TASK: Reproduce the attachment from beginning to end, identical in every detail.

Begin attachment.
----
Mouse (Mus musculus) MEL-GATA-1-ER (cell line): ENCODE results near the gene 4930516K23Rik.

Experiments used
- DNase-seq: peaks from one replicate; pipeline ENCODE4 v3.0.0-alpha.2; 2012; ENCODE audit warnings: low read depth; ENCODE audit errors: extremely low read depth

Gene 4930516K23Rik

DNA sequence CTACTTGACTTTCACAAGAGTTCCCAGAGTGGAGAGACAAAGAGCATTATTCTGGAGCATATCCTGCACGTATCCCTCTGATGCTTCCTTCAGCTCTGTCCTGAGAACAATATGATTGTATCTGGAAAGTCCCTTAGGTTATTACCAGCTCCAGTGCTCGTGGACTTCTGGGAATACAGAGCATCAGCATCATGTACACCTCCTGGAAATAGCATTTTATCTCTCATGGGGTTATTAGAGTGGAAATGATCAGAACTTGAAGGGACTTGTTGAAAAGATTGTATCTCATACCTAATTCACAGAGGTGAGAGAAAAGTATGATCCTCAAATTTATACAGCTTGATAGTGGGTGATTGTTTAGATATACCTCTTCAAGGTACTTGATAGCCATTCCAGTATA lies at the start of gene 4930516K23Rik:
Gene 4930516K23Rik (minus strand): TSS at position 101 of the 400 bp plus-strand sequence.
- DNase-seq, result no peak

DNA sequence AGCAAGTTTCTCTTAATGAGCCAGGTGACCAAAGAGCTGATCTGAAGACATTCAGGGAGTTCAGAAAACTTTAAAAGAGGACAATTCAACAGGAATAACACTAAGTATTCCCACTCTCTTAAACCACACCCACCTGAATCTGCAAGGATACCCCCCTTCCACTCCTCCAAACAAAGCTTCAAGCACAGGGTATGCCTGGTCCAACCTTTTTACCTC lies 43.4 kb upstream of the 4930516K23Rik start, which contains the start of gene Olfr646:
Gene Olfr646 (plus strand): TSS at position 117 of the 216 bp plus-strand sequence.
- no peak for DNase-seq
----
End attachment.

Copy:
Mouse (Mus musculus) MEL-GATA-1-ER (cell line): ENCODE results near the gene 4930516K23Rik.

Experiments used
- DNase-seq: peaks from one replicate; pipeline ENCODE4 v3.0.0-alpha.2; 2012; ENCODE audit warnings: low read depth; ENCODE audit errors: extremely low read depth

Gene 4930516K23Rik

DNA sequence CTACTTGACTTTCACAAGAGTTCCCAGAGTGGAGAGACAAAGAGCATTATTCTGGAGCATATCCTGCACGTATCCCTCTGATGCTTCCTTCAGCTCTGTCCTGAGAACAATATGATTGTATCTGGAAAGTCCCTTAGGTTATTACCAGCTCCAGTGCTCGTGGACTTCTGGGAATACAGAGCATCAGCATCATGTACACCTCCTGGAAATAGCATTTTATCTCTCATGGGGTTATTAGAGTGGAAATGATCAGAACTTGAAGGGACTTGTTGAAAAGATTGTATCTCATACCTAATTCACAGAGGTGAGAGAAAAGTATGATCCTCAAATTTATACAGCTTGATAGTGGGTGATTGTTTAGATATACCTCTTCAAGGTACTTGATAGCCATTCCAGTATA lies at the start of gene 4930516K23Rik:
Gene 4930516K23Rik (minus strand): TSS at position 101 of the 400 bp plus-strand sequence.
- DNase-seq, result no peak

DNA sequence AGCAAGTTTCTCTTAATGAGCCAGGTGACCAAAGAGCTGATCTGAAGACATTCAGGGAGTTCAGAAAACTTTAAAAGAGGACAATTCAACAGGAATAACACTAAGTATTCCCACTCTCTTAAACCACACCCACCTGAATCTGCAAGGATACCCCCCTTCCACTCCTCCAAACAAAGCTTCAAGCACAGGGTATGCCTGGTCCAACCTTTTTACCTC lies 43.4 kb upstream of the 4930516K23Rik start, which contains the start of gene Olfr646:
Gene Olfr646 (plus strand): TSS at position 117 of the 216 bp plus-strand sequence.
- no peak for DNase-seq